InterContinental Phnom Penh
May 16, 2017
(as prepared for delivery)
Your Excellency Secretary of State Ouch Borith and other colleagues from the Ministry of Foreign Affairs and International Cooperation;
Your Excellency Director General Heng Ratana and other representatives from CMAC and other mine clearance operators;
Your Excellency General Ken Sosavoeun, Deputy Director General of the National Center for Peacekeeping Forces;
Distinguished colleagues from the diplomatic community, development partners, and civil society, ladies and gentlemen.
Good morning and thank you very much for inviting us to join in this important workshop today.
This workshop is supposed to be an interactive discussion, so I don’t want to make a long speech. But I do want to offer a few thoughts about this important document and the key challenges in front of us.
Cambodia’s record on mine action is well known and deserves great credit. Thanks to the hard work and leadership of the Royal Government of Cambodia and many people in this room – and the brave work of Cambodia’s demining professionals in the field – Cambodia has cut annual casualties from 4,000 per year in the 1990s down to just 83 last year.
The United States and our implementing partners are proud to have supported Cambodia in this effort since 1993. The U.S. is the world’s largest supporter of humanitarian mine action, and we have invested more than $120 million here in Cambodia since 1993. We share your vision for a mine-free world.
At the same time, I think we can all recognize that the international environment for humanitarian mine clearance has grown more challenging in the last decade. Unfortunately, there have been more conflicts around the world, and there are many more mine affected countries, some in very dire situations.
Our joint success in bringing down so dramatically the number of casualties from mine, UXO, and ERW casualties has made it more difficult to argue that, from a humanitarian perspective, Cambodia should be the top priority for international funding.
And of course, Cambodia has developed dramatically since 1993, and has now crossed the threshold to the World Bank’s lower middle income country status. This strengthens the expectation that, over time, Cambodia should begin to take more responsibility for financing its own mine clearance activities.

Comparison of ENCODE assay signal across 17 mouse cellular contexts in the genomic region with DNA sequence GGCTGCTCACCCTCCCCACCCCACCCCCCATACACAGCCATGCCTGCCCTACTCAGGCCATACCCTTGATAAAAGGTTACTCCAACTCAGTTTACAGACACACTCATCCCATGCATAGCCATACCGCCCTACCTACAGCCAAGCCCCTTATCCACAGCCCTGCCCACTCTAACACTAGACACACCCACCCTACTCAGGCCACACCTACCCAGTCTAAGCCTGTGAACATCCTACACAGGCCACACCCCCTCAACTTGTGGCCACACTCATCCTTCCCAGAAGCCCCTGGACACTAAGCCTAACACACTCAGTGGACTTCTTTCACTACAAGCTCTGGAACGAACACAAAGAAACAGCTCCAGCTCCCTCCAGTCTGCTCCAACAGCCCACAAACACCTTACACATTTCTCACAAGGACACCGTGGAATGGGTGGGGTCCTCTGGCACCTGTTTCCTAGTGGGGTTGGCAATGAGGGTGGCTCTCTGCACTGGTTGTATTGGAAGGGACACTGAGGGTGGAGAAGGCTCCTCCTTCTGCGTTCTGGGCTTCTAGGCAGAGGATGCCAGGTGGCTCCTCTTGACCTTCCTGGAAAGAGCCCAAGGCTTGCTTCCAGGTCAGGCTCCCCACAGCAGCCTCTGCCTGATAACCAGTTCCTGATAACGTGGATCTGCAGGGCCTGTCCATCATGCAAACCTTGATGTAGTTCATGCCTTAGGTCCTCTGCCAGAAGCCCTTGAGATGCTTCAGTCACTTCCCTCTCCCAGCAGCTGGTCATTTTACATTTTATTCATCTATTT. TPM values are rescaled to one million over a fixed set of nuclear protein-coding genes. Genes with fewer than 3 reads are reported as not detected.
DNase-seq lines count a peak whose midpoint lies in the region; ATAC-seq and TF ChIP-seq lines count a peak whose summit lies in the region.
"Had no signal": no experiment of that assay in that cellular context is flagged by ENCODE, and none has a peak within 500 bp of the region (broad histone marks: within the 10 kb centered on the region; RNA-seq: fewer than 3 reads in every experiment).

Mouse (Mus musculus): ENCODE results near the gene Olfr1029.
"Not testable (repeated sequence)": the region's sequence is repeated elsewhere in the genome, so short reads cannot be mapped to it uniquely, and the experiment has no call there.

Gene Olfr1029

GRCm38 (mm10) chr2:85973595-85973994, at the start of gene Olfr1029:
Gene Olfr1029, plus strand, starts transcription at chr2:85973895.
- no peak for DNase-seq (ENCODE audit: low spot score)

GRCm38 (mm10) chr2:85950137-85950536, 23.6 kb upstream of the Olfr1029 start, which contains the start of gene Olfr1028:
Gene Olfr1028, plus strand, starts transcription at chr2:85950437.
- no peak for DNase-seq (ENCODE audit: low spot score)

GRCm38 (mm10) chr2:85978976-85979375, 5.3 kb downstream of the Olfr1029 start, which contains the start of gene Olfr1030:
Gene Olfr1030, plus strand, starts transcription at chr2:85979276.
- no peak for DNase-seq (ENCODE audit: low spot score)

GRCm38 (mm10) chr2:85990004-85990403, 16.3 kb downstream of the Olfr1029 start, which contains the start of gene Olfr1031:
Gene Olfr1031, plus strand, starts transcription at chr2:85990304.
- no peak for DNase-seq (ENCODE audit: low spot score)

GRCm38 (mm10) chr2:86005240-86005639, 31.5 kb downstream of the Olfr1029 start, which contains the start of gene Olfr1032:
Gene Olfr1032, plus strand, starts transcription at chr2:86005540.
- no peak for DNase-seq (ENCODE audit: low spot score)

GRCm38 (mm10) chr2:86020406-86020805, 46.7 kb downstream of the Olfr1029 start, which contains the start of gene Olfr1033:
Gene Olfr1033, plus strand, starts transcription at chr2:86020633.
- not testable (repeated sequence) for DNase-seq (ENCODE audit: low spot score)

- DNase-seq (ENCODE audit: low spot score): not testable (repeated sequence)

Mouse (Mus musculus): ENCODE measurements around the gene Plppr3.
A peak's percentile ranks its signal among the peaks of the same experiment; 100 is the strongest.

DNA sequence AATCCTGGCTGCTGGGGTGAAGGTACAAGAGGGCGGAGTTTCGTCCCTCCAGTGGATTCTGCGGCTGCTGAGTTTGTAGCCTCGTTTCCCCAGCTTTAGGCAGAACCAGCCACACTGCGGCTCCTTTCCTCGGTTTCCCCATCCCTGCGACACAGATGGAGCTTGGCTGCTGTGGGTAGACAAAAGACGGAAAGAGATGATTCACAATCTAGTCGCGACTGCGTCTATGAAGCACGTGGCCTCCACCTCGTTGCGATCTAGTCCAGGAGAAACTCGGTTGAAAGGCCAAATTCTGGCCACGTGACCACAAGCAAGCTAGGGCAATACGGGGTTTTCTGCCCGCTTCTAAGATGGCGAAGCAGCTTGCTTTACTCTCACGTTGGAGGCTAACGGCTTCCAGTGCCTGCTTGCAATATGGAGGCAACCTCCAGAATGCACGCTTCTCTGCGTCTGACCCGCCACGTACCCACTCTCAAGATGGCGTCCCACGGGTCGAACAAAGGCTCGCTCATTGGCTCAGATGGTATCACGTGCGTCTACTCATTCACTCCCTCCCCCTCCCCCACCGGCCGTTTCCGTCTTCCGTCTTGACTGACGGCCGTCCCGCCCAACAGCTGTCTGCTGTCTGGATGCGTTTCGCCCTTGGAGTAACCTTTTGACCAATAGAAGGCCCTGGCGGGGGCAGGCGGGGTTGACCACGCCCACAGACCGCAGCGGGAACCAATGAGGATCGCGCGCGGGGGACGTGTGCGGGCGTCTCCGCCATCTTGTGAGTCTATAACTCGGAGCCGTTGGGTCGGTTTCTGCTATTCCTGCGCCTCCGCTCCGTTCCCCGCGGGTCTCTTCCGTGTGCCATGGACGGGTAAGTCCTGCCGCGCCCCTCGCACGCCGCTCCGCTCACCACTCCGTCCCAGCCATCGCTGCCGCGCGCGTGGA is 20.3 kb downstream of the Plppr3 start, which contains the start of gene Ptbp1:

This is the international context for the new National Mine Action Strategy (NMAS) and why drafting a strong, forward looking document with clear targets and strategies for success will be so important for attracting international support. And once the CMAA has finished such a document, it will be important to promote it aggressively around the world. I have some thoughts about how we might do this.
Everyone in this room is here because they care about humanitarian demining in Cambodia. I’ve seen that passion firsthand in my visits to CMAC’s Training Center in Kampong Chhnang, and the days I spent observing operators at work in Pailin and Ratanakiri. We are all here to help Cambodia create a viable roadmap to be mine-free by 2025.
But how should the NMAS do that? How can the CMAA use it to “reboot” international perceptions of the challenges Cambodia continues to face, and the Government’s plans for overcoming them? How can we, in effect, convince development partners that the “end” – a mine free Cambodia by 2025 – is in sight, and that Cambodia has a plan to get there?
This workshop is an excellent first step. I know the CMAA has been working with some of the operators and other partners on the NMAS for many months. My recommendation would be for all sides to listen carefully today, and reflect the sentiments fully into the NMAS.
I would like to comment briefly on a few of the issues raised in the NMAS.